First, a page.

Oh, I totally get this. Watching the Egyptian revolution last year just about killed me. I realize it's still going on but I'm kind of as used to it now as I think I'm going to get. But, yes. I had thoughts like, "We just took Andrew's graduation pictures there!" and "We walked on that bridge for Rachel's 2nd birthday!" Things like that.

SO many emotions. All at once.

Hopefully everything ends out for the better.

Suzanne Bubnash said...

Very tragic. I wonder about your neighbors there like--well, best not to mention names here. They loved Syria and were proud to be Syrian. So unfair to a country to face destruction for the benefit of a few. And the few can't keep this up forever, so what's the point?

Crys said...

While painful, I think it is an important perspective. Your experience is another reminder that this isn't just a story on CNN, but a real place with real people. I think with the constant 24 hour news cycle people are actually able to forget that. I think about Syria every day. Hope they are able to find a way out from under oppression quickly.

Susanne said...

Samer's family lives in Mezze, and he can't believe he has not been able to visit them in all these months. He last visited around Ramadan 2010 never knowing that his country would change so much. He is too fearful to go back now since some people have been arrested or detained upon arriving home. And his work is in Germany now. But he sure does miss his family, and told me only yesterday - again - how he is concerned for their safety. His mom, twin brother, two sisters, two small nephews and extended family are all there. If you think of it, please pray for them as you remember Syria.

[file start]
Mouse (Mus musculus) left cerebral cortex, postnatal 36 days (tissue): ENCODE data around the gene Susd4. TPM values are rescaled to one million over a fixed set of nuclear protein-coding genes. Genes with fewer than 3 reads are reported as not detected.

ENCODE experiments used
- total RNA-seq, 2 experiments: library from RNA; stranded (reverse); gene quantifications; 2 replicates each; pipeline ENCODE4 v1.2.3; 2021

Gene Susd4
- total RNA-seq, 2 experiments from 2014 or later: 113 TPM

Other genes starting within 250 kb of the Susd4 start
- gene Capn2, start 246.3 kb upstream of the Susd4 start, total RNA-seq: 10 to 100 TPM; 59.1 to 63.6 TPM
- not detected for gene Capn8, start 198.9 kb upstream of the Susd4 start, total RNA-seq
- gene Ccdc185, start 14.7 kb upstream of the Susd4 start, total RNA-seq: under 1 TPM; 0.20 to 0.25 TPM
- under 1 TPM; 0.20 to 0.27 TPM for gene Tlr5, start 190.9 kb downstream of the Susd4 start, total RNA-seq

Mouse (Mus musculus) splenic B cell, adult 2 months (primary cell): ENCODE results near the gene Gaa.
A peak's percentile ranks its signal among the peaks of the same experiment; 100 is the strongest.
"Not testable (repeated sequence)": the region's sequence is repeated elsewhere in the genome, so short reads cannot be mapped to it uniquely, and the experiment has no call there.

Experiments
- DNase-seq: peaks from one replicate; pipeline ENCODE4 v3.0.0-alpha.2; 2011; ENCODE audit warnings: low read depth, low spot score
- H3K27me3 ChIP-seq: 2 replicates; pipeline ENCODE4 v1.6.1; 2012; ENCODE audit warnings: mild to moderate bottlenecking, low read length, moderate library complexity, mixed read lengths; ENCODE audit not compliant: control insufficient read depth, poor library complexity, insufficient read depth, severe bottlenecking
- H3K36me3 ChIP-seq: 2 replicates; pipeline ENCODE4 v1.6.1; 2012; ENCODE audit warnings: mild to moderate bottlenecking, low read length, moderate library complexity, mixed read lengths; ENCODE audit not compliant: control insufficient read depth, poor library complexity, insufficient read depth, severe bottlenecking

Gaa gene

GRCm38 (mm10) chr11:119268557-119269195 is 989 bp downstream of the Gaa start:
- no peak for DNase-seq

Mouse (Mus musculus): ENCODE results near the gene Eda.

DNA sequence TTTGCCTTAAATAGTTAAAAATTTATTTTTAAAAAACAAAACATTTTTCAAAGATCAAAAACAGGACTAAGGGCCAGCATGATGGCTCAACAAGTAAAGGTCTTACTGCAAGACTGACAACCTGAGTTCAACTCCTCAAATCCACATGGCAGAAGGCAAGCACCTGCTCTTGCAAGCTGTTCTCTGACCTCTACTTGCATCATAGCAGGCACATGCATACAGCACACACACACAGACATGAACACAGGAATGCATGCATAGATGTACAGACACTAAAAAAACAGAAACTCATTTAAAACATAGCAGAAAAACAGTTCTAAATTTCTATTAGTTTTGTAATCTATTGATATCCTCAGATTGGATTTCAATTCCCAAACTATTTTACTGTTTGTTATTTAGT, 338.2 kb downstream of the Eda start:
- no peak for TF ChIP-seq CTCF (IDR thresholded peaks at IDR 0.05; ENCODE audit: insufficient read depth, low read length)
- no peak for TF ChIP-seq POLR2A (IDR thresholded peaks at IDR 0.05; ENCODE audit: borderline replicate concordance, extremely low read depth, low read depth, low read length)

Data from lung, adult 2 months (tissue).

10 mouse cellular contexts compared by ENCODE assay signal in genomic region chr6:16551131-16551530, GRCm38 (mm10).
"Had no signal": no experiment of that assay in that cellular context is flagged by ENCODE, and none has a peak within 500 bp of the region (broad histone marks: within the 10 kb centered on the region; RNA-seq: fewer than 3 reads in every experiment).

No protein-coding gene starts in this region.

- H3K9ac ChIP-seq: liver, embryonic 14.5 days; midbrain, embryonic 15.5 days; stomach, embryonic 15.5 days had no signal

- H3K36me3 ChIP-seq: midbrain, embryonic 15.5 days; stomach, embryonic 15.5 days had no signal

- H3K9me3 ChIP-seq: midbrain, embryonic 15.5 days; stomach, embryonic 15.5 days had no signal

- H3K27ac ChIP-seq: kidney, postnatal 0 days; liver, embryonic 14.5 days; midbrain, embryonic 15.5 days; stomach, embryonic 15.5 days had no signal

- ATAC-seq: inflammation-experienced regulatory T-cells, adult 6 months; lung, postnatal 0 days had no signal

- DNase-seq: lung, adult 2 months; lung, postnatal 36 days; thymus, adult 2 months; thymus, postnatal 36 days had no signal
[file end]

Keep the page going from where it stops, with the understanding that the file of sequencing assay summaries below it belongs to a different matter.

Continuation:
Thanks for sharing your memories.

Anonymous said...

Beautiful post. I've found it very painful to be an observer, too, and I wish so much there was something I could do. At this point, I think all I can do is pray.

Hannah

Sarah Familia said...

Thank you for writing this. I feel the same. In the course of moving in, I just unpacked my journals from my time in Syria, for the first time in two years. I even found some other memorabilia, like my Bashar keychain and posters of Hafez al-Assad wreathed in flowers. I still haven't sat down to read my journals. There is just such a disconnect from the Syria of then and the Syria of now.

It is hard to not be able to do anything but hope and pray.

Liz Johnson said...

Um... I have no words. Holy crap. That's gunfire, right?

(how freaking privileged am I to not even know what gunfire sounds like?!)

Watching that, never having been there, and not understanding the language - it makes me absolutely sick inside. I can't even imagine how it must make you feel. Do you have hopes that things are going to turn for the better? Or do you imagine things getting worse before they get better?

Samer said...

As a Syrian, I don't feel I have a country any more because I know this will end up in a very miserable and tragic way. I know that a genocide and mass murder will prevail and Syrians will keep hating each other for good and the country will be torn.

In principle I am against foreign intervention but in Syria this is definitely lesser of two evils because it will save the lives of hundreds of thousands of people who will be murdered.

Thanks for your thoughts and prayers.

Samer

Bridget said...

Somehow I knew you'd understand, Nancy.

Bridget said...

Thank you for your perspective, Samer. I am so sad for your country!

Bridget said...

Liz, yes, that's gunfire. The (not so) funny thing is that we used to hear sudden, loud noises like that all the time from that exact same stretch of street - but it was from all the machinery at the car repair shops. It's so sad that now it's actually gunfire, not just something that sounds like it.

Of course I have hopes things will turn for the better. I just have no idea when/how that will happen.